by Dr. Robert Gagnon, Associate Professor of New Testament at Pittsburgh Theological Seminary and author of The Bible and Homosexual Practice

Some who accept Jesus’ understanding of marriage as a union of the two halves of the sexual spectrum, male and female, nevertheless think that it is acceptable for Christians to attend a “gay wedding,” not by way of agreement but rather as an act of love. The rationale for such a view is that the offender is more likely to listen when convinced of unconditional love.

While I am sympathetic, I think Scripture gives clear guidelines that this is not an appropriate course of action. Paul’s remarks in 1 Corinthians 8-10 are especially apt. Paul dealt with “strong” believers who wanted to continue visiting the temples of idols as a way of staying connected with unbelievers (the restaurants and health spas of antiquity). They themselves did not believe that idols had any real existence, so what harm could come?

Yet Paul absolutely forbade dining there on two grounds. First, such actions could “stumble” (i.e., precipitate the spiritual downfall of) others with a weak conscience by sending the message that idol worship wasn’t such a big deal (ch. 8). Second, those attending such rituals, at which sacrifices would be made to an idol, were actually offending God by aligning themselves unknowingly with demonic powers (10:14-22).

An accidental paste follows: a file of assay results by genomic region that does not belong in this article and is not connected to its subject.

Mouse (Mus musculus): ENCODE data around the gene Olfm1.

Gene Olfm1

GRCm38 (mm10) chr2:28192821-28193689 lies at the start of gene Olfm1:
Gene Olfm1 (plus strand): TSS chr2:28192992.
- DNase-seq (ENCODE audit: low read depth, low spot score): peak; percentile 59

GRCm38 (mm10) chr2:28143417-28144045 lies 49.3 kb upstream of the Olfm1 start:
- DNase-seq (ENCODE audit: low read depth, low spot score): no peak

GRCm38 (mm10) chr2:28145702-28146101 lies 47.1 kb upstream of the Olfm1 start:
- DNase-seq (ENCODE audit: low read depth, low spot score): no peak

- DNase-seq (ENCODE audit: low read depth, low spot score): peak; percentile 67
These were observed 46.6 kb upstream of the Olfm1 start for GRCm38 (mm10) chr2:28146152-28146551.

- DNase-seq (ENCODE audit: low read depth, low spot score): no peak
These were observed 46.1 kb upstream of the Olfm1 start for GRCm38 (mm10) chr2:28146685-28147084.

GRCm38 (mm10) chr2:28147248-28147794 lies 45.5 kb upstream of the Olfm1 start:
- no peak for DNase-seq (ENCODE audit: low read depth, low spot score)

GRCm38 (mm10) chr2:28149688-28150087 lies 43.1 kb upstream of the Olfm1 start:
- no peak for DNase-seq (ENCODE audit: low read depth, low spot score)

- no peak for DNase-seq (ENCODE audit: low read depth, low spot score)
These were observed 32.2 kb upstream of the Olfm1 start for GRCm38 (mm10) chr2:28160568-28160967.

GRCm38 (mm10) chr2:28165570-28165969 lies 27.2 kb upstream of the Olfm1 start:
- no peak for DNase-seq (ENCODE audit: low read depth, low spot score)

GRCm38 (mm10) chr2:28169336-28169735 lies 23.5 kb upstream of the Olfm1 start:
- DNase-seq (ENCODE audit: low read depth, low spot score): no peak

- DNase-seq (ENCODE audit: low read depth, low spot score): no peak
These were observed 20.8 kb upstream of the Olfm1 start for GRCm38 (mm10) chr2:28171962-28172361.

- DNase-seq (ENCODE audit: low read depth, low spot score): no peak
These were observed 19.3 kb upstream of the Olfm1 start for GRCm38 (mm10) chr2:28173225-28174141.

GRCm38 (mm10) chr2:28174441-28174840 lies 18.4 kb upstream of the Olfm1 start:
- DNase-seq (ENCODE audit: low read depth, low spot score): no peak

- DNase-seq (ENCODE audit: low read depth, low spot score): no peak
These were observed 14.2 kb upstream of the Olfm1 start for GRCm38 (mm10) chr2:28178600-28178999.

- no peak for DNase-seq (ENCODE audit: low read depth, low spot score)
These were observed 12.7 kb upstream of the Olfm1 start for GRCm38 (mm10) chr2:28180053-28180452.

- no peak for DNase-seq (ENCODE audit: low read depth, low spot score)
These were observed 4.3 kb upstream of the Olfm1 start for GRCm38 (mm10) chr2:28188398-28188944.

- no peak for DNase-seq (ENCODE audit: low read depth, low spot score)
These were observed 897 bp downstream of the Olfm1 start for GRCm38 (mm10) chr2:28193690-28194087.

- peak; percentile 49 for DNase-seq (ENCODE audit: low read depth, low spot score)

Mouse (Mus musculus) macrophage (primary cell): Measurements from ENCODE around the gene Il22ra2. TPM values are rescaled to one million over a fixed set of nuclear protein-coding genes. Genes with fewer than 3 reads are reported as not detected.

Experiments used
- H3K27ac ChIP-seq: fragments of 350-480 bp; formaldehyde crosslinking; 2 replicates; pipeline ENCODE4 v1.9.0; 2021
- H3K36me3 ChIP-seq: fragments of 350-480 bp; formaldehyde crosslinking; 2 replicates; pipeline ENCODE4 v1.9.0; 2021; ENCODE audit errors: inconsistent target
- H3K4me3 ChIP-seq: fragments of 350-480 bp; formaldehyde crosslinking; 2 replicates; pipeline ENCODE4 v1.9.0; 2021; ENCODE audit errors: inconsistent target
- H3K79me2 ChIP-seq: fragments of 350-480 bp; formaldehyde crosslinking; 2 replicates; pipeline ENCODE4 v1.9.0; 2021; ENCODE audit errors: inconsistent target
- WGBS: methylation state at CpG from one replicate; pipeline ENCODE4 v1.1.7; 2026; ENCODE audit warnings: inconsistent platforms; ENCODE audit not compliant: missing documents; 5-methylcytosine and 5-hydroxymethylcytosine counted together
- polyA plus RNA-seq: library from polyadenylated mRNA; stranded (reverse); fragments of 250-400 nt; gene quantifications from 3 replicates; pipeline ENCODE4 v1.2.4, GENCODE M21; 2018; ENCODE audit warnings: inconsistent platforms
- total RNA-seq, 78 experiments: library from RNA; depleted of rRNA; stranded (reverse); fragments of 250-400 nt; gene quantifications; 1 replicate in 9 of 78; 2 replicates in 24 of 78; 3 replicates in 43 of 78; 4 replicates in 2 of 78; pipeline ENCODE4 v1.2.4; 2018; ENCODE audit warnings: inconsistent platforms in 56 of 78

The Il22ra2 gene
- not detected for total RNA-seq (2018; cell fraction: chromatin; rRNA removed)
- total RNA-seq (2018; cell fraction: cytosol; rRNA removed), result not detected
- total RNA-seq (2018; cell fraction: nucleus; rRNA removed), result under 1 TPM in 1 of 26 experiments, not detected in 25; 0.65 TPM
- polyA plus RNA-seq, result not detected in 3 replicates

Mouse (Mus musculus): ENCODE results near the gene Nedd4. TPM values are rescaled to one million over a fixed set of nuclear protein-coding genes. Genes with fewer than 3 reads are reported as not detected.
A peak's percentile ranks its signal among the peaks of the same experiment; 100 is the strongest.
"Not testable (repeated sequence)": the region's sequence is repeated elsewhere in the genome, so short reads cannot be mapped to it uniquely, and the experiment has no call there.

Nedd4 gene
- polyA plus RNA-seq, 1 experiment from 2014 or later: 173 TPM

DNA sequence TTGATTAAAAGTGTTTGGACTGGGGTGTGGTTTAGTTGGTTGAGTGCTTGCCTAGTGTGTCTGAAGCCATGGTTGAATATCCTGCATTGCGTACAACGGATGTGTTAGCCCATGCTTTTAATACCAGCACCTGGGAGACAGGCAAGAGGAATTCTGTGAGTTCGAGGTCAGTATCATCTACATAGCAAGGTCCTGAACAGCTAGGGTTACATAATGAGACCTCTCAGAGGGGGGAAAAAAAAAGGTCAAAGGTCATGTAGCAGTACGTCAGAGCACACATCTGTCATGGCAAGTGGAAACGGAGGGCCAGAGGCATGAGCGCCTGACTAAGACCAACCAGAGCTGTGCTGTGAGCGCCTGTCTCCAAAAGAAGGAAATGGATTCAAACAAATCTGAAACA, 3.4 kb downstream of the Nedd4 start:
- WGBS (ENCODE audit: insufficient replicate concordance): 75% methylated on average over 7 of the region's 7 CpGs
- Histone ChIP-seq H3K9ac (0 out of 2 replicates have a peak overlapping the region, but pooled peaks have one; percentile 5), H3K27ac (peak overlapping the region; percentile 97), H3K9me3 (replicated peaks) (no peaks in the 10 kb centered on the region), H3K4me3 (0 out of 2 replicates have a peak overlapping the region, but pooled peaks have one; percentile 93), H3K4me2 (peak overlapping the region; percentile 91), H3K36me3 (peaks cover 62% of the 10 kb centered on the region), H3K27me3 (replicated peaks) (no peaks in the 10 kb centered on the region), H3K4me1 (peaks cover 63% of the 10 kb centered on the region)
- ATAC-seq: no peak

Earlier, Paul had insisted that the Corinthian church should respond to the case of a fellow believer who was in a sexual relationship with his stepmother by withdrawing from fellowship with the offender, “not even to eat with such a one” (ch. 5). An adultincestuous bond is a close analogy to a homosexual relationship in terms of the severity of the offense and unnaturalness (i.e., sexual involvement with another who is too much of an embodied same).

Jesus reached out to sexual sinners, but at no time did he attend a ritual that celebrated immorality. I am quite sure that Jesus would not have attended such a ritual celebration, not even as a silent observer—unless the purpose in attending was to call people to repentance.

There are other ways of showing love without attending a “gay wedding.” What good would I be at a “gay wedding” anyway since I would be visibly weeping my heart out at a ceremony that solemnizes a behavior that puts a loved one at risk of not inheriting God’s kingdom?